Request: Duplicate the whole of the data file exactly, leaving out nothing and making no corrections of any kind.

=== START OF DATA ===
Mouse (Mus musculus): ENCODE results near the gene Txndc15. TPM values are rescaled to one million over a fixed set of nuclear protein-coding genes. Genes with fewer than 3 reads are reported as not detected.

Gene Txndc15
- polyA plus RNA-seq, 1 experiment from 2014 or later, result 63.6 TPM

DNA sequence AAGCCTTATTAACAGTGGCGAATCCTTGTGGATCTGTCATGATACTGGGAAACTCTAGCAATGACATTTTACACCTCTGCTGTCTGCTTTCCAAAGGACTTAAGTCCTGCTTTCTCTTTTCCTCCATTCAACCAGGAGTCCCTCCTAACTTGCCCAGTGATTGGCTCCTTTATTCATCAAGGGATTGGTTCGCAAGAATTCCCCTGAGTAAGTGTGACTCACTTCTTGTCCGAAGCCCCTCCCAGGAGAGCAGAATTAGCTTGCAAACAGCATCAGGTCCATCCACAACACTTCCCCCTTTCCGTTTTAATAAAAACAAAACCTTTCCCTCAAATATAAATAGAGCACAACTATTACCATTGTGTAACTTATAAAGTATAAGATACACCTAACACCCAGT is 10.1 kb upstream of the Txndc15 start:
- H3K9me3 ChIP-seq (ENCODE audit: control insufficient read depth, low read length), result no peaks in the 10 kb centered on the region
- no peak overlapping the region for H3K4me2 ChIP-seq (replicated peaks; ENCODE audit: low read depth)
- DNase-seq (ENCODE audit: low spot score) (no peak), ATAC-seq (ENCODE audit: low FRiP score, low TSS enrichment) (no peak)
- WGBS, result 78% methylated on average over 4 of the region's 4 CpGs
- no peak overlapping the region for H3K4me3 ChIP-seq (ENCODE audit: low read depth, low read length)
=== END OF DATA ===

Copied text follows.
Mouse (Mus musculus): ENCODE results near the gene Txndc15. TPM values are rescaled to one million over a fixed set of nuclear protein-coding genes. Genes with fewer than 3 reads are reported as not detected.

Gene Txndc15
- polyA plus RNA-seq, 1 experiment from 2014 or later, result 63.6 TPM

DNA sequence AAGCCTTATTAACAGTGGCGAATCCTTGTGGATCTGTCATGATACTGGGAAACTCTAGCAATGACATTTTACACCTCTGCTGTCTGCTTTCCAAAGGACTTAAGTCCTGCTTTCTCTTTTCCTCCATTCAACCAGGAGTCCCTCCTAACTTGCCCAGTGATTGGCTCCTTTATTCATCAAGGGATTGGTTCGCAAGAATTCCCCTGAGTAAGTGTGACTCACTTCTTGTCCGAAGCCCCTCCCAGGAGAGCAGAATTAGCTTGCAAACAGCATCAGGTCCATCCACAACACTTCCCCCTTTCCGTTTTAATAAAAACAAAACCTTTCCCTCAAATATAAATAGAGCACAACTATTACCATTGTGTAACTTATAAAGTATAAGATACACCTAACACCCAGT is 10.1 kb upstream of the Txndc15 start:
- H3K9me3 ChIP-seq (ENCODE audit: control insufficient read depth, low read length), result no peaks in the 10 kb centered on the region
- no peak overlapping the region for H3K4me2 ChIP-seq (replicated peaks; ENCODE audit: low read depth)
- DNase-seq (ENCODE audit: low spot score) (no peak), ATAC-seq (ENCODE audit: low FRiP score, low TSS enrichment) (no peak)
- WGBS, result 78% methylated on average over 4 of the region's 4 CpGs
- no peak overlapping the region for H3K4me3 ChIP-seq (ENCODE audit: low read depth, low read length)